The other thing that will keep you from being the Energizer rabbit that keeps going and going and going is down time. Everyone needs it, but few pencil it in. By not allowing yourself to relax and just be, not only will you run yourself ragged, spend more than you may be able to afford, or worse, put things-to-do in the way of the personal connections you’re there to make. Seek to find the balance between entertainment and the human need to build relationships and just be. You (and hopefully those you’re visiting) will be grateful you did.
What can go wrong, will. It’s Murphy’s law. While I’m happy to report that nothing has gone “wrong” (yet), I anticipate something will. Things break and mishaps happen. It’s all a part of the journey, and it’s all good! As a traveler, it’s important to anticipate them but not let less-than-ideal situations cloud your perception or stand in the way of appreciating an once-in-a-lifetime opportunity. For me, my 2008 Mazda 3 is my one and only mode. With approximately 70,000 miles on it prior to my departure, I had it checked out before I headed out. The dealer gave it a “green light go” and said everything was perfect. It wasn’t. And although its not the mechanics fault, nor does it effect its running condition, no sooner did I get to Columbia and started running around town with my hosts – who I must say have not only accepted me as family but shown me Southern hospitality like I’ve never experienced before. Love you guys, really do! – the passenger-side door / lock mechanism broke. Now closed, the front right door will not open, but it’s no big deal. I could’ve worried, stressed and paid out the ass to have it fixed, but I didn’t…at least not yet. My mates will just have to play Dukes of Hazard by hopping in and out of the window or climbing across the console from the driver-side door. Worse things could have (and probably will) happen.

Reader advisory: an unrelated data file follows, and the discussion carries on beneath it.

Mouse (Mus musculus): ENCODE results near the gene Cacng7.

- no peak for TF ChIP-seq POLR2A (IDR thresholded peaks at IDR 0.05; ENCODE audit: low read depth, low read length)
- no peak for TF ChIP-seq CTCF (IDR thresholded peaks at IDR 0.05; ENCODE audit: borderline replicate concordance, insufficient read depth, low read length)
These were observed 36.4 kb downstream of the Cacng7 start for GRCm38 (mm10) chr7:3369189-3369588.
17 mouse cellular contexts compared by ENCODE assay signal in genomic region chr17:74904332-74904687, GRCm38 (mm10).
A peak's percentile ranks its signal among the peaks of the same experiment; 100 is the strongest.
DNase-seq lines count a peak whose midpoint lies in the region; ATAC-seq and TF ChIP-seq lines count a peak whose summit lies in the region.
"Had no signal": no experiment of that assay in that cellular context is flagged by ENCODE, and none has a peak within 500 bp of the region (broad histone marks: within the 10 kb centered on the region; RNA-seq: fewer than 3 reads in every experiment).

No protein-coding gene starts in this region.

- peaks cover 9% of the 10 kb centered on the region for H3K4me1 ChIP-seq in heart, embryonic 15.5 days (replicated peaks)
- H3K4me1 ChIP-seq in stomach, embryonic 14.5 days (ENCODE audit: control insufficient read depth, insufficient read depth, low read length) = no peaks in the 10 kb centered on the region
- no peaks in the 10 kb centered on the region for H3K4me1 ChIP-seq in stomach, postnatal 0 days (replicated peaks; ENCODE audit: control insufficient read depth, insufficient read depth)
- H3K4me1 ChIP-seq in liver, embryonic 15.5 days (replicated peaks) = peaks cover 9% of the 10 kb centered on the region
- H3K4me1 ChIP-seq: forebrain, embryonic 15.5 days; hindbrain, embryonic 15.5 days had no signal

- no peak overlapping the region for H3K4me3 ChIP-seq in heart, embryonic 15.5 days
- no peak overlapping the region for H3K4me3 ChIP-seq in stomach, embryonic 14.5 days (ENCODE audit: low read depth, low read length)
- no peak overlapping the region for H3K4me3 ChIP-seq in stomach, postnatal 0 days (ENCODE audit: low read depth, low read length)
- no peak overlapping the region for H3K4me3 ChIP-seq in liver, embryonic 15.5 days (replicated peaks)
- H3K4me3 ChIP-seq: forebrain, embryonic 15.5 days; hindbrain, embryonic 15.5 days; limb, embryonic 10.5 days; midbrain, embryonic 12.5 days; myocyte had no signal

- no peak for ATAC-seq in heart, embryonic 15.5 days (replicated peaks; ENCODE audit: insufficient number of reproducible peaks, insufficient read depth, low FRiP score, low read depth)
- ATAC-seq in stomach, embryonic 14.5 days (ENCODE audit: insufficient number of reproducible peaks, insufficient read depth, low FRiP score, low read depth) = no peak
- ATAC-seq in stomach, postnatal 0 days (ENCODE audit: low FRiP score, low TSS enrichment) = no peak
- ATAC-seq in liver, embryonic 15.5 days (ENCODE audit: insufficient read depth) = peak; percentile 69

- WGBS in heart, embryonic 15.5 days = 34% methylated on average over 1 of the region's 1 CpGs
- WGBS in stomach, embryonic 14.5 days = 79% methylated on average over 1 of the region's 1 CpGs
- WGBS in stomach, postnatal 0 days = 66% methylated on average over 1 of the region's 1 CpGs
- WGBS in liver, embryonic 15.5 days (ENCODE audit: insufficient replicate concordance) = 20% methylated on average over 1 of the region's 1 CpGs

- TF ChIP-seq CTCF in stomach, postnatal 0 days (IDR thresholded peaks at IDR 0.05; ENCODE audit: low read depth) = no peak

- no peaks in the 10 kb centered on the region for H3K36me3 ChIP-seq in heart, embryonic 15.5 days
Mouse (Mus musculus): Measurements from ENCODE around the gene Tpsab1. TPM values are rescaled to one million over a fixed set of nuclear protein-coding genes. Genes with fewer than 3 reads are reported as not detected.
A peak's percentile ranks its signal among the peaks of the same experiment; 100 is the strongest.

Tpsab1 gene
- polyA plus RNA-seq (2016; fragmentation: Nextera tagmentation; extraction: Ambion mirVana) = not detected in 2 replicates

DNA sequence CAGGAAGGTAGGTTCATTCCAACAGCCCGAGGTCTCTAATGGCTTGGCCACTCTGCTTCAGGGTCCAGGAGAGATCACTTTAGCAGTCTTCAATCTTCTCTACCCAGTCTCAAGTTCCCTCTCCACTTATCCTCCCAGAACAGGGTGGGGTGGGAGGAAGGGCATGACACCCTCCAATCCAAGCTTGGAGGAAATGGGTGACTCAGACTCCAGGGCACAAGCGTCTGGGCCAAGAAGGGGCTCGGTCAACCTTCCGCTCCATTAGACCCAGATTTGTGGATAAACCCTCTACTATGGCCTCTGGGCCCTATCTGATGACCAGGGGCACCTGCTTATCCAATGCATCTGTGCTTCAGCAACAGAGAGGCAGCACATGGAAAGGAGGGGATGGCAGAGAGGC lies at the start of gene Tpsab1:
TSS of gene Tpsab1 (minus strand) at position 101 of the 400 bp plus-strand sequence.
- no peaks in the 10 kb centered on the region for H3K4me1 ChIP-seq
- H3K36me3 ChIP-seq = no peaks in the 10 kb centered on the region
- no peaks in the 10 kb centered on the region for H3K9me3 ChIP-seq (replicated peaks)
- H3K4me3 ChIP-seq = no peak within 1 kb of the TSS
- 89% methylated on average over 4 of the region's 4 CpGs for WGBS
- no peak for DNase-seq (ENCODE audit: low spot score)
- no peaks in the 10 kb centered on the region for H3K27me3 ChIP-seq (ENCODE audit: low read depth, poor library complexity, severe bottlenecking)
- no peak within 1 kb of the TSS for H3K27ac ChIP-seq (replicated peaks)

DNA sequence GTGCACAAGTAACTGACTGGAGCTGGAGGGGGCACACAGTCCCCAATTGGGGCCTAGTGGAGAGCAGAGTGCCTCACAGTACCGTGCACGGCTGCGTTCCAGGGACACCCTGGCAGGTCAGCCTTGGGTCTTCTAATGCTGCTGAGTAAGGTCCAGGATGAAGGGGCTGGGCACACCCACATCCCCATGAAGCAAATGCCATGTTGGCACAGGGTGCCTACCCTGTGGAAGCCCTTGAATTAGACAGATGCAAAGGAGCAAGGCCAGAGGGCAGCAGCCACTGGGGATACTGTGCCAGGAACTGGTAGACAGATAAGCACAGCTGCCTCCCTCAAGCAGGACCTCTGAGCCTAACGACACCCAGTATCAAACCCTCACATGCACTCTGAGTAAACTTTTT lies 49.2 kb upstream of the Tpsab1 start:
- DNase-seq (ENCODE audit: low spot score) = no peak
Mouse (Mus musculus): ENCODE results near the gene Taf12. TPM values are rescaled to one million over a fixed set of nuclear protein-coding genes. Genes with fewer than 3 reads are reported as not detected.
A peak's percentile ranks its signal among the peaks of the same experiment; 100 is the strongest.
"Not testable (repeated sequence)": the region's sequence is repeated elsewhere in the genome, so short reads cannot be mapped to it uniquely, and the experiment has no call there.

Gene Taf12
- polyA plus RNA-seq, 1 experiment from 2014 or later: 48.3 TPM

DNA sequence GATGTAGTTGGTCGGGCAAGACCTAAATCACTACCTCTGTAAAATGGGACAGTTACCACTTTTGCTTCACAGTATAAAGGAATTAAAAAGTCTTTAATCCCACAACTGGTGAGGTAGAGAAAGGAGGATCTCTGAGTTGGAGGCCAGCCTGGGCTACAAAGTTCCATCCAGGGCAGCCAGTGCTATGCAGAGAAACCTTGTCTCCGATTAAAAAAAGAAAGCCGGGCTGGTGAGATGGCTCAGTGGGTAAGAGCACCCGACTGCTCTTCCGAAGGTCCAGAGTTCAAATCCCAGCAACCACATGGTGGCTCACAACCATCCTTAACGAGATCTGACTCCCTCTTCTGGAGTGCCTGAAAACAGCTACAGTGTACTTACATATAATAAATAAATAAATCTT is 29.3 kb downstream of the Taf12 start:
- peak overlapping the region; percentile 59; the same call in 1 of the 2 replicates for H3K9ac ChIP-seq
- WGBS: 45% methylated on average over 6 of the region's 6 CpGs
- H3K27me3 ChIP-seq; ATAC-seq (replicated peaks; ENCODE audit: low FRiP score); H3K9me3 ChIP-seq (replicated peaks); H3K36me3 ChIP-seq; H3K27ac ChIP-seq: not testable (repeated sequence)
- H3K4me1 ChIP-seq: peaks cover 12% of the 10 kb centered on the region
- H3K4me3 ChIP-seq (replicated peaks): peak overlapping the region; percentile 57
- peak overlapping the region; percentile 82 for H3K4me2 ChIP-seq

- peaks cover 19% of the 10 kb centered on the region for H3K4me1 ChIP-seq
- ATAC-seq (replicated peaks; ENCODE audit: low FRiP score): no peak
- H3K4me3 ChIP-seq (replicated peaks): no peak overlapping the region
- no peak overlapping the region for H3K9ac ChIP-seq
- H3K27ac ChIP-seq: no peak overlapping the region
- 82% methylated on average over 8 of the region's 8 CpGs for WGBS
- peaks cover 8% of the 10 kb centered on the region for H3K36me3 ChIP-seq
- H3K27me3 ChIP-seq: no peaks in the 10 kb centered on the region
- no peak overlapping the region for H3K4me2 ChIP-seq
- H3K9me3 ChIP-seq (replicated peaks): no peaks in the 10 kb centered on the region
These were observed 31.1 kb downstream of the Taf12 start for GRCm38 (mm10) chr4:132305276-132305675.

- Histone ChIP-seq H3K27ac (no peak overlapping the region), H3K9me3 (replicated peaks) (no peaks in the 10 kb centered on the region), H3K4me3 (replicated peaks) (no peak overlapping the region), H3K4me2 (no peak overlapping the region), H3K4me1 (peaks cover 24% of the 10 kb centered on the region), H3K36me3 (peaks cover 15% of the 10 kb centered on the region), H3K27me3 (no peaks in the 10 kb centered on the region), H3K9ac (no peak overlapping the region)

Yesterday (Thursday, July 11th) was testament to that. My Wanee music family and I were on our way to Charleston, South Carolina to eat, drink and beach our way through this quintessential coastal town. About three quarters of the way there, we hit heavy traffic and had to play “stop and go” for several miles. As we did, we noticed the car would not coast. Something was hindering the front right wheel from spinning freely. We could smell the brakes, and we could see smoke. So, we pulled over onto the shoulder, let it cool down and tried to loosen the caliper. No sooner did we stop; we were on our way. What was most telling (and an insightful embrace of the nature of exploring) was my friend’s – an experienced road tripper – post on Facebook: “It’s always an adventure.” And that’s exactly what it is. It’s just a matter of how you accept the unexpected.
Gas goes fast. This fact needs no explanation except to say that when you’re driving to and from work and running errands around town, a full tank seems sufficient. Locally, it may be, but I’d be lying if I said I wasn’t a little surprised by how fast gas goes and how little a full tank really is when you’re going the distance. Even with decent gas mileage (32 MPG highway), I burned through about one and half tanks just getting to my first port of call. Maybe it is the wind resistance caused by my mountain bike I’m toting on the back of my car?
Anyway, I’m just five days into my trip and feel like I’ve already learned more than I ever could in the “race” I used to run. I can’t wait to see what else comes to light along the way.
Have you learned a lesson you’d like to share? Please do. Just put it in a comment below. I thank you, in advance, as it will help prepare me for what might be next.